keywords = "Aggrading forest, Biogeochemistry, Hubbard Brook Experimental Forest, Model sensitivity, Net primary productivity, PnET-BGC",
author = "Mahnaz Valipour and Driscoll, {Charles T} and Johnson, {Chris E} and Battles, {John J.} and Campbell, {John L.} and Fahey, {Timothy J.}",
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doi = "10.1016/j.scitotenv.2018.07.066",
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T1 - The application of an integrated biogeochemical model to simulate dynamics of vegetation, hydrology and nutrients in soil and streamwater following a whole-tree harvest of a northern hardwood forest

AU - Valipour, Mahnaz

AU - Driscoll, Charles T

AU - Johnson, Chris E

AU - Battles, John J.

AU - Campbell, John L.

AU - Fahey, Timothy J.

PY - 2018/12/15

Y1 - 2018/12/15

N2 - Understanding the impacts of clear-cutting is critical to inform sustainable forest management associated with net primary productivity and nutrient availability over the long-term. Few studies have rigorously tested model simulations against field measurements which would provide more confidence in efforts to quantify logging impacts over the long-term. The biogeochemical model, PnET-BGC has been used to simulate forest production and stream chemistry at the Hubbard Brook Experimental Forest (HBEF), New Hampshire, USA. Previous versions of PnET-BGC could accurately simulate the longer-term biogeochemical response to harvesting, but were unable to reproduce the marked changes in stream NO3 − immediately after clear-cutting which is an important impact of forest harvesting. Moreover, the dynamics of nutrients in major pools including mineralization and plant uptake were poorly predicted. In this study, the model was modified and parametrized allowing for a lower decomposition rate during the earlier years after the clear-cut and increased NH4 + plant uptake with the regrowth of new vegetation to adequately reproduce hydrology, aboveground forest biomass, and soil solution and stream water chemistry in response to a whole-tree harvest of a northern hardwood forest watershed (W5) at the HBEF. Modeled soil solution and stream water chemistry successfully captured the rapid recovery of leaching nutrients to pre-cut levels within four years after the treatment. The model simulated a substantial increase in aboveground net primary productivity (NPP) from around 36% to 97% of pre-cut aboveground values within years 2 to 4 of the cut, which closely reproduced the measured values. The projected accumulation of aboveground biomass 70 years following the harvest was almost 190 t ha−1, which is close to the pre-cut measured value. A first-order sensitivity analysis showed greater sensitivity of projections of the model outputs for the mature forest than the strongly aggrading forest.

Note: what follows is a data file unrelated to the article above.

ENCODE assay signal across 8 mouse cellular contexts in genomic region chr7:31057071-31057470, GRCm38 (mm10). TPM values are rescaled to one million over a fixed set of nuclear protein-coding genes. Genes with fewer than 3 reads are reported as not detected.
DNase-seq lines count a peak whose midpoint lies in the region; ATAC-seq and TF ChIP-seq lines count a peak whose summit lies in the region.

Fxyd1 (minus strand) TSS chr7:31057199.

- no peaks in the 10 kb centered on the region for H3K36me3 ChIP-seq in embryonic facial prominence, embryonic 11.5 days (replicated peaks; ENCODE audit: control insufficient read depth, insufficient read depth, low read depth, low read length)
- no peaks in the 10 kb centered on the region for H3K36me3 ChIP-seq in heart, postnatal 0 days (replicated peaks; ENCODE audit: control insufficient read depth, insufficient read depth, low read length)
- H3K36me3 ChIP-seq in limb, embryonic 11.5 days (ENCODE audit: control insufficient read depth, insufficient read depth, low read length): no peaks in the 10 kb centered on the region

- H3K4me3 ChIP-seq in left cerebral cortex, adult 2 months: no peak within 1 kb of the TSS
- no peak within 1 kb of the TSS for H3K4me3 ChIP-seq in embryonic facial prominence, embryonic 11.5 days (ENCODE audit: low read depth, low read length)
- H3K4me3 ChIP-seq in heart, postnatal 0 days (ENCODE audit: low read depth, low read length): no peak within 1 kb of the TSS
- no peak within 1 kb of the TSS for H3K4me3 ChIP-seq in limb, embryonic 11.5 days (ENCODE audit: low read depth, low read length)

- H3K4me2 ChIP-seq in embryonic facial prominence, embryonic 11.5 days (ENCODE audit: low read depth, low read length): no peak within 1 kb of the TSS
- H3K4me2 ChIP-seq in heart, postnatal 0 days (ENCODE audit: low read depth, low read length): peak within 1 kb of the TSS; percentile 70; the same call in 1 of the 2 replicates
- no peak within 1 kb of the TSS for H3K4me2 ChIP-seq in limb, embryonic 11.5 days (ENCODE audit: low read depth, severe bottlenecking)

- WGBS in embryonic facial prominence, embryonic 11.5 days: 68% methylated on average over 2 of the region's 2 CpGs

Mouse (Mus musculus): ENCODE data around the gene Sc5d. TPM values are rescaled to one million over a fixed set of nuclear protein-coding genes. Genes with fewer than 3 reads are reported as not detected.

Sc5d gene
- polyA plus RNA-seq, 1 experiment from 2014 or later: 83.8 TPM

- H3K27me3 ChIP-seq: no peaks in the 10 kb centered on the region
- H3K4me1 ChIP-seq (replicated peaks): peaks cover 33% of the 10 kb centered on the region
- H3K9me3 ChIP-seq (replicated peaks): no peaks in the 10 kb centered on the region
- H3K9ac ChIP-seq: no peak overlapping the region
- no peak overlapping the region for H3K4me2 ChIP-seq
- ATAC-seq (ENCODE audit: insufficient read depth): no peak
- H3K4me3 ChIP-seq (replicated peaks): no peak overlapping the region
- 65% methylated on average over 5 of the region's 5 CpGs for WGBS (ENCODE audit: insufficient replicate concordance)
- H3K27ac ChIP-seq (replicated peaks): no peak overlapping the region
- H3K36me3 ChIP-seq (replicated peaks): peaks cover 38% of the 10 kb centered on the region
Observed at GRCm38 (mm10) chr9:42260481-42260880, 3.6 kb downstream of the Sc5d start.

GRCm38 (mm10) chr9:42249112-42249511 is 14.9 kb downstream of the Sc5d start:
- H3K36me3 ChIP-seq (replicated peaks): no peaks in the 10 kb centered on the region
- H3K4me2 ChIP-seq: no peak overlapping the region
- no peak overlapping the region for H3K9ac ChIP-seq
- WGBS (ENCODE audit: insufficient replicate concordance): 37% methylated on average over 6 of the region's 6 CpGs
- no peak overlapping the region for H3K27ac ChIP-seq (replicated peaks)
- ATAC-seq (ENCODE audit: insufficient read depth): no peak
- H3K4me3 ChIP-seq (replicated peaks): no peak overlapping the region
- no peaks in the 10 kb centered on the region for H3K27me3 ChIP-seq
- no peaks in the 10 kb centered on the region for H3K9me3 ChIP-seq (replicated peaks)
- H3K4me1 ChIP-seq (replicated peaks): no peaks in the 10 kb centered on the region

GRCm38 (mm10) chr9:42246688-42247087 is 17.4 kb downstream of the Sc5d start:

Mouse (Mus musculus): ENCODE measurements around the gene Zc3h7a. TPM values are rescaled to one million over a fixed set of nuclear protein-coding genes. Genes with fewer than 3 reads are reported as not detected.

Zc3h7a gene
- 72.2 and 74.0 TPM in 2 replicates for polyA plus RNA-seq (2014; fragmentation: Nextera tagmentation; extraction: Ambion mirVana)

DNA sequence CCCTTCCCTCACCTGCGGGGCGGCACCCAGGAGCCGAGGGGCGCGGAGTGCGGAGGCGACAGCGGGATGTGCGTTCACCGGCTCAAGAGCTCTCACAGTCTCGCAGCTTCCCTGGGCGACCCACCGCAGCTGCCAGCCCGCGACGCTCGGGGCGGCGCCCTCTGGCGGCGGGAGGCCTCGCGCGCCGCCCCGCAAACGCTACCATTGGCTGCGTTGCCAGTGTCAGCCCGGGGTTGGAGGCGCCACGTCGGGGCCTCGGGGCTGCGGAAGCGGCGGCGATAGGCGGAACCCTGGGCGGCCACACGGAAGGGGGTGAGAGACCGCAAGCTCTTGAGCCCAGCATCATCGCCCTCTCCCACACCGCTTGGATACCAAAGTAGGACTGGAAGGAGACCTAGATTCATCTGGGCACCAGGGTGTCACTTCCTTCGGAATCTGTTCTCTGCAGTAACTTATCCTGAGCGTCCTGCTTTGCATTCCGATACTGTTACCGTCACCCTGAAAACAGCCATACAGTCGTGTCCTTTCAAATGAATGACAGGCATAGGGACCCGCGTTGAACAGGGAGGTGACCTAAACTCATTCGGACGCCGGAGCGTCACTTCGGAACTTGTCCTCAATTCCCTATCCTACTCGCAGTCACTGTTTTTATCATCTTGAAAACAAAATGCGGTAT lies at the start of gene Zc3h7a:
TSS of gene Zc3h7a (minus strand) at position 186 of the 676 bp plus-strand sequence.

AB - Understanding the impacts of clear-cutting is critical to inform sustainable forest management associated with net primary productivity and nutrient availability over the long-term. Few studies have rigorously tested model simulations against field measurements which would provide more confidence in efforts to quantify logging impacts over the long-term. The biogeochemical model, PnET-BGC has been used to simulate forest production and stream chemistry at the Hubbard Brook Experimental Forest (HBEF), New Hampshire, USA. Previous versions of PnET-BGC could accurately simulate the longer-term biogeochemical response to harvesting, but were unable to reproduce the marked changes in stream NO3 − immediately after clear-cutting which is an important impact of forest harvesting. Moreover, the dynamics of nutrients in major pools including mineralization and plant uptake were poorly predicted. In this study, the model was modified and parametrized allowing for a lower decomposition rate during the earlier years after the clear-cut and increased NH4 + plant uptake with the regrowth of new vegetation to adequately reproduce hydrology, aboveground forest biomass, and soil solution and stream water chemistry in response to a whole-tree harvest of a northern hardwood forest watershed (W5) at the HBEF. Modeled soil solution and stream water chemistry successfully captured the rapid recovery of leaching nutrients to pre-cut levels within four years after the treatment. The model simulated a substantial increase in aboveground net primary productivity (NPP) from around 36% to 97% of pre-cut aboveground values within years 2 to 4 of the cut, which closely reproduced the measured values. The projected accumulation of aboveground biomass 70 years following the harvest was almost 190 t ha−1, which is close to the pre-cut measured value. A first-order sensitivity analysis showed greater sensitivity of projections of the model outputs for the mature forest than the strongly aggrading forest.

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KW - Model sensitivity